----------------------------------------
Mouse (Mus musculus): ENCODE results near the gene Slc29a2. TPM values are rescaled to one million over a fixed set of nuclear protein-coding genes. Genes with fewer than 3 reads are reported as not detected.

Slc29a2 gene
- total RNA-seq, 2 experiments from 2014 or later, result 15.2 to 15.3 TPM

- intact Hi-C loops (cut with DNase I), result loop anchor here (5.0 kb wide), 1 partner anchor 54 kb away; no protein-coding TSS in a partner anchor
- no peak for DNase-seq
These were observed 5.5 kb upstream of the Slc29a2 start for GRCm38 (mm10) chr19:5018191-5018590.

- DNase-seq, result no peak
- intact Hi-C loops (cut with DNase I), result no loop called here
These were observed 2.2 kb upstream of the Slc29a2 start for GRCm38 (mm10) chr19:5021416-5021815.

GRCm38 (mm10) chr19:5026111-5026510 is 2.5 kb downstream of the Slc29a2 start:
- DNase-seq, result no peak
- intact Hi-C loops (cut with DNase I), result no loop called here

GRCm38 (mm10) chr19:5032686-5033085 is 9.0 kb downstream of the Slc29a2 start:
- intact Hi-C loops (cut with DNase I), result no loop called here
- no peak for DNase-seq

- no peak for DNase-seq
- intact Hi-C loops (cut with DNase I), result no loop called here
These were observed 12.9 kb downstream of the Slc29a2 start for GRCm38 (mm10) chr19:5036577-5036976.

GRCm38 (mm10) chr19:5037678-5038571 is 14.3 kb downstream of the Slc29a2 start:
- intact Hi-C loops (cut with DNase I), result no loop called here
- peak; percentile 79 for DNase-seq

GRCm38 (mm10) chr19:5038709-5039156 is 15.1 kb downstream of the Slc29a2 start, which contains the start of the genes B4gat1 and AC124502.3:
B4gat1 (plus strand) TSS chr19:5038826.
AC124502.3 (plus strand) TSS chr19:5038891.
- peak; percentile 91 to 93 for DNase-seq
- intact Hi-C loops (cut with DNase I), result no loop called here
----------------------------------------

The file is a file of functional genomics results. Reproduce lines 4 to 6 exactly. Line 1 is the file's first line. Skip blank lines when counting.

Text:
- intact Hi-C loops (cut with DNase I), result loop anchor here (5.0 kb wide), 1 partner anchor 54 kb away; no protein-coding TSS in a partner anchor
- no peak for DNase-seq
These were observed 5.5 kb upstream of the Slc29a2 start for GRCm38 (mm10) chr19:5018191-5018590.